Despite the spread of automation and new supply chain management paradigms, logisticsremains dependent on a rather specific set of skills and competencies, whether for managerial,administrative, or blue-collar jobs, such as trucking or warehousing. This dependence implies that thelogistical performance of businesses, industries, and nation states is strongly influenced byDespite the spread of automation and new supply chain management paradigms, logisticsremains dependent on a rather specific set of skills and competencies, whether for managerial,administrative, or blue-collar jobs, such as trucking or warehousing. This dependence implies that thelogistical performance of businesses, industries, and nation states is strongly influenced by the quantityand quality of the workforce. Insufficient resources of a competent and properly trained workforce inlogistics adversely affect the quality of service, reduce productivity in sectors dependent on logistics,and ultimately reduce trade competitiveness.While other interventions that affect logistics performance—such as international infrastructures,trade corridors, regulations, and services—have already been reviewed extensively, this report is thefirst to cover the contributions of human resources and explore how to develop skills and improvecompetencies, especially in developing countries. The study proposes a framework for the skillsneeded according to the logistics activity (such as transportation or warehousing) or the type andlevel of responsibility.Based on several sources, including recent surveys carried out by the World Bank and the KühneLogistics University, the report uncovers where the skills constraints are according to the type of job orcountries. Findings include that logistics is an industry struggling to hire skilled workers, although withdifferences between developed countries (where trucker shortages are more acute) and developingeconomies (where managerial shortages are more widespread). Typically, blue-collar logistics jobshave lower status and lower pay than blue-collar jobs in other industries; they are thus less attractivefor skilled workers. In developing countries with a potentially available workforce, lack of vocationalpreparation for careers in logistics means that less-skilled workers are not easily re-skilled. Logisticstasks at the upper end of the occupational hierarchy and those with high information technologycontent often require an upskilling of employees to keep pace with new technology. Yet the problem isnot confined to recruitment. The surveys point to limited resources, money, and staff time allocated totraining, especially in developing countries.Realizing the promise of quality jobs from the growth of logistics worldwide requires a coordinatedeffort by logistics companies, professional associations, training providers, and policy makers.Through a combination of facilitation, regulation, advice, financial instruments, and land use planning,governments can exert significant influence....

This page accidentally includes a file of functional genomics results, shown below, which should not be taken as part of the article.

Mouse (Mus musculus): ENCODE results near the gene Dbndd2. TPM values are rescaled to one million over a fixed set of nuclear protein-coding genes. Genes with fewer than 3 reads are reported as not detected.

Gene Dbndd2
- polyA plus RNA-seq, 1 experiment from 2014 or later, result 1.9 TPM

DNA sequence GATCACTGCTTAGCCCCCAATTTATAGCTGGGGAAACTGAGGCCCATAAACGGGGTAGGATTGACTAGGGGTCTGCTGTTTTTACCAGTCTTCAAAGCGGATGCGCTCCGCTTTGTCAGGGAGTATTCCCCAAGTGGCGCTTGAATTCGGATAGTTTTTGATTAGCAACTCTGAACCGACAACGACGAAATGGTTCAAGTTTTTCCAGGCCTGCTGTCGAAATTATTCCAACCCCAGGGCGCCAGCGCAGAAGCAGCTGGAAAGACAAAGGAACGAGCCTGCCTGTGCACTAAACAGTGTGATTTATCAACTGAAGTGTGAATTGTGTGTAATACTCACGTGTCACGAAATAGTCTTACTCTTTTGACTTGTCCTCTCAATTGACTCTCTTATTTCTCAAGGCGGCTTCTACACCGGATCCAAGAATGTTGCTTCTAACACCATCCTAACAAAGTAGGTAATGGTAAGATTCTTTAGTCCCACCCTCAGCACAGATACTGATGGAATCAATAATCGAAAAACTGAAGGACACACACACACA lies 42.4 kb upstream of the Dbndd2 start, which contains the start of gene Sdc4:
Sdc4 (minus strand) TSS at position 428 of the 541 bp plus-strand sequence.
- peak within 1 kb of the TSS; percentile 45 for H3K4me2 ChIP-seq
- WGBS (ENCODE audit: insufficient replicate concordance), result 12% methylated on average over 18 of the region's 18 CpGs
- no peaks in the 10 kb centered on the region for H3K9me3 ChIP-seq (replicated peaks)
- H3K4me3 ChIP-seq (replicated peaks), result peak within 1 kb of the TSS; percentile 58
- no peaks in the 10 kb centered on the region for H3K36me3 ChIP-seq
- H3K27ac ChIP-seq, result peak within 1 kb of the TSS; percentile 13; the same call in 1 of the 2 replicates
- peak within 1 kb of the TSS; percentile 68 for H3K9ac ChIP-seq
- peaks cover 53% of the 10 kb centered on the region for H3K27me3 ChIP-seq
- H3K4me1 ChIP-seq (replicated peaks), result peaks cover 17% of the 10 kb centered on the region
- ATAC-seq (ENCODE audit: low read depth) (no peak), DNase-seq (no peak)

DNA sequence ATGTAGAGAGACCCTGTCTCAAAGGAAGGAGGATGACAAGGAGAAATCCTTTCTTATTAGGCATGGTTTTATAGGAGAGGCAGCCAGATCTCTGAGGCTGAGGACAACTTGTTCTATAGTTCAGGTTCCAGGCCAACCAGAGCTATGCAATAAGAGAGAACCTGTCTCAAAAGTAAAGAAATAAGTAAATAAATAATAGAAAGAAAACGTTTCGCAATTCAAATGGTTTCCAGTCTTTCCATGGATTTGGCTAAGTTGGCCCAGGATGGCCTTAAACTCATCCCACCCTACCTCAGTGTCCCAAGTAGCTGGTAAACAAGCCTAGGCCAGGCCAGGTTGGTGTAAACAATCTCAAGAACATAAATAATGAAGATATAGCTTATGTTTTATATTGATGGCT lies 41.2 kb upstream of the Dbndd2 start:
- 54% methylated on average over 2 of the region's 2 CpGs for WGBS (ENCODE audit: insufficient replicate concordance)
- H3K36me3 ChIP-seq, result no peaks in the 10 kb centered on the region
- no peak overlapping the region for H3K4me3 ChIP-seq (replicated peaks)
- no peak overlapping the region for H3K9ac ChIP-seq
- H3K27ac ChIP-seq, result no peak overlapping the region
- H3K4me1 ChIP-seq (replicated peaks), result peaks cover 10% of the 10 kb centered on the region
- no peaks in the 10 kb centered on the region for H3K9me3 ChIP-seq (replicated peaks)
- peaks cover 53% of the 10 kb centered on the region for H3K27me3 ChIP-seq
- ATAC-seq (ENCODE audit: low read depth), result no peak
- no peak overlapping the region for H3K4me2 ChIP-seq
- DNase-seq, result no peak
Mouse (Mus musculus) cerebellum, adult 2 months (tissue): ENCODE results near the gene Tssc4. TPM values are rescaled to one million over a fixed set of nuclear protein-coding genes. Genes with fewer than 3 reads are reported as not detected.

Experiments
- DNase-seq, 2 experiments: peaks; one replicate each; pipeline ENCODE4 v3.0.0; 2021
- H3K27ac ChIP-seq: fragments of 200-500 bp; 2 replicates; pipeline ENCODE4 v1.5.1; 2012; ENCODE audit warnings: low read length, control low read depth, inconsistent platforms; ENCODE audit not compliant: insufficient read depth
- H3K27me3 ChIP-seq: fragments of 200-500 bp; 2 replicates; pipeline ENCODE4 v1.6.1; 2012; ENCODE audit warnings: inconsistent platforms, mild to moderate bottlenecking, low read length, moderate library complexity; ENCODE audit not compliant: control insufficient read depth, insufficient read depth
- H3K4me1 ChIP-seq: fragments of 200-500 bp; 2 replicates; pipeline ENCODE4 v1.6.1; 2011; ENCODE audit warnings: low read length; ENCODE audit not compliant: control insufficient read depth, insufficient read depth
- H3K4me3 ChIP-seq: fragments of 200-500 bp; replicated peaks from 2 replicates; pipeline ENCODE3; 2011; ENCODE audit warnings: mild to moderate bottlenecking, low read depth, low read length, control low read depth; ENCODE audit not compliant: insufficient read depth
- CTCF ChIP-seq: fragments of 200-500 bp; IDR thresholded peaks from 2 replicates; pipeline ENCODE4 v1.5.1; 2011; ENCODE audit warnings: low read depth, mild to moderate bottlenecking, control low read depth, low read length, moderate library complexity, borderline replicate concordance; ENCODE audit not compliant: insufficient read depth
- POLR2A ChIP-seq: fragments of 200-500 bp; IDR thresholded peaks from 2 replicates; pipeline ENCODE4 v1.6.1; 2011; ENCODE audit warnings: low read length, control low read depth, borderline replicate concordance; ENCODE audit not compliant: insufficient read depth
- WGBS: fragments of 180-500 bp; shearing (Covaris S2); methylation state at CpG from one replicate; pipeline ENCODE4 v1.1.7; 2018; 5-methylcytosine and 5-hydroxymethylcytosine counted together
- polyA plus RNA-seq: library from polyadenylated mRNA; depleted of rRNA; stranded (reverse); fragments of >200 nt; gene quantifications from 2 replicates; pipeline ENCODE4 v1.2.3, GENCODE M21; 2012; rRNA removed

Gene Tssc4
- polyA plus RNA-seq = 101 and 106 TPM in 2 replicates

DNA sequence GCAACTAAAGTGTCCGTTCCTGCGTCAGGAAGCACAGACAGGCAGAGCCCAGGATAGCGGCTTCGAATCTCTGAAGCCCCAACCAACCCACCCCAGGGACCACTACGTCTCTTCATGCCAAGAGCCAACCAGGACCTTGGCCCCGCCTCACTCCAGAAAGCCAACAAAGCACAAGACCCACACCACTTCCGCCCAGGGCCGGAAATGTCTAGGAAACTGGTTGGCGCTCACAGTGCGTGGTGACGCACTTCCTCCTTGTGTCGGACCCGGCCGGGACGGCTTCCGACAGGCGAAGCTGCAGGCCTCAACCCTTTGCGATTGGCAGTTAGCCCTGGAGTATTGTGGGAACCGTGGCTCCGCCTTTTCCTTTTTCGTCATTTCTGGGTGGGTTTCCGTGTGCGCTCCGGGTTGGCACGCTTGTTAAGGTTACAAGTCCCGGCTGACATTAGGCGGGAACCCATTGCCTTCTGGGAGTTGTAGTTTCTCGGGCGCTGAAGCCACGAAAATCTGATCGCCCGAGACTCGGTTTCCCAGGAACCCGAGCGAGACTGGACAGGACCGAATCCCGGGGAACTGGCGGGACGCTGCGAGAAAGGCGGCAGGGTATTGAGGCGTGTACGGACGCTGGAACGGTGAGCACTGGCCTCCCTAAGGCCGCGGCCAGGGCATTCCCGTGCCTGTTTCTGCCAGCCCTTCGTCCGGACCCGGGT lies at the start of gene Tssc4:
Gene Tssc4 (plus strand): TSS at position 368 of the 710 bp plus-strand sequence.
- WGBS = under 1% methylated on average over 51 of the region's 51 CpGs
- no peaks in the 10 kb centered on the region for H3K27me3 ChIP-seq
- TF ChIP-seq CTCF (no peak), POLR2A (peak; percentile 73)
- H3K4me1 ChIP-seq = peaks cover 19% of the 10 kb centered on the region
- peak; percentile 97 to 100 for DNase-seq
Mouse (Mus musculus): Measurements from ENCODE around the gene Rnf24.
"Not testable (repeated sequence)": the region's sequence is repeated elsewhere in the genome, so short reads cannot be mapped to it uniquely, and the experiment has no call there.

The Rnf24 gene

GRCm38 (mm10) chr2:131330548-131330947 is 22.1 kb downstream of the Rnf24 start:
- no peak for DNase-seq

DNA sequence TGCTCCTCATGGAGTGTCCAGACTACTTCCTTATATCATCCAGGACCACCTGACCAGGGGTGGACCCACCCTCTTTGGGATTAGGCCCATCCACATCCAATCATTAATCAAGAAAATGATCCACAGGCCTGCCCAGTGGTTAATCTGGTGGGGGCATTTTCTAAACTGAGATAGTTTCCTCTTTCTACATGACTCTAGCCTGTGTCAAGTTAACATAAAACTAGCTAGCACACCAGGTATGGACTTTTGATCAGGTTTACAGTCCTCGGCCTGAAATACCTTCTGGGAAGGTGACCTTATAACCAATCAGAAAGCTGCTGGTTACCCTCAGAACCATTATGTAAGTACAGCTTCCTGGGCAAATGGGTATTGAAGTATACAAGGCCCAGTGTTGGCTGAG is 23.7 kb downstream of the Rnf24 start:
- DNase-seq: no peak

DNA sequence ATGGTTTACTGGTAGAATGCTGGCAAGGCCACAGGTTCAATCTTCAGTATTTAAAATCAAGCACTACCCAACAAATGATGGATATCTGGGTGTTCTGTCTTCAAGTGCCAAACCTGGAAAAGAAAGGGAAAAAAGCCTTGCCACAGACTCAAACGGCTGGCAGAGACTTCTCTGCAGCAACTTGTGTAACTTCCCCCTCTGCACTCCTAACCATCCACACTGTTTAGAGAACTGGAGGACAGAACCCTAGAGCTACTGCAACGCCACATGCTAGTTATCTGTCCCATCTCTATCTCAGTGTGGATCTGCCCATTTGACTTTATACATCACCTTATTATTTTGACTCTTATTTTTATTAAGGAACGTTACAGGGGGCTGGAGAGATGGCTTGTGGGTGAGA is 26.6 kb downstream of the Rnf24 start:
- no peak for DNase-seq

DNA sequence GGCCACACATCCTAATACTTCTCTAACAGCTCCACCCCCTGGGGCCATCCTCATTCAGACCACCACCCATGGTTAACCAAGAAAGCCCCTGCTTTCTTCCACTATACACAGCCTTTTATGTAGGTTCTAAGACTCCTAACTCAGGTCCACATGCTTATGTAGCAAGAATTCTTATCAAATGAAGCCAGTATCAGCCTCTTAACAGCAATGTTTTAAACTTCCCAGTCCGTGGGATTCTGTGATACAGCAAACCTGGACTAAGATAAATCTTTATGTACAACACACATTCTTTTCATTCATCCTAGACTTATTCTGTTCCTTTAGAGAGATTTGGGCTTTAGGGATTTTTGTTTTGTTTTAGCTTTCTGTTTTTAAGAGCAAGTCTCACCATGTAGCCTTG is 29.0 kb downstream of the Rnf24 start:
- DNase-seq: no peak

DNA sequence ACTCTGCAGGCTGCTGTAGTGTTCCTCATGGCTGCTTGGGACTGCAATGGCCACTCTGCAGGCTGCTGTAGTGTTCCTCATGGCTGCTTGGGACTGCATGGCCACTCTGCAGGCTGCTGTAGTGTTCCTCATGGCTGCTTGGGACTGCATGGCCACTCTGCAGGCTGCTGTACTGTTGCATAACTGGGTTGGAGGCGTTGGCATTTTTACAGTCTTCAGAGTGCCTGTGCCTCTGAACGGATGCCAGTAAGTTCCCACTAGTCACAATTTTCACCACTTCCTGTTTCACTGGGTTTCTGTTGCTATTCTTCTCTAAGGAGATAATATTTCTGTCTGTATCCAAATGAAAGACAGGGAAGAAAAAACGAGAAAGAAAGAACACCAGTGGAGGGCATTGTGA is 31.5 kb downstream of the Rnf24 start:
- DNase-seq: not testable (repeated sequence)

|Title||:||logistics competencies skills and training a global overview world bank studies|
|Format Type||:||Kindle Edition|
|Number of Pages||:||100 Pages|
|Status||:||Available For Download|
|Last checked||:||21 Minutes ago!|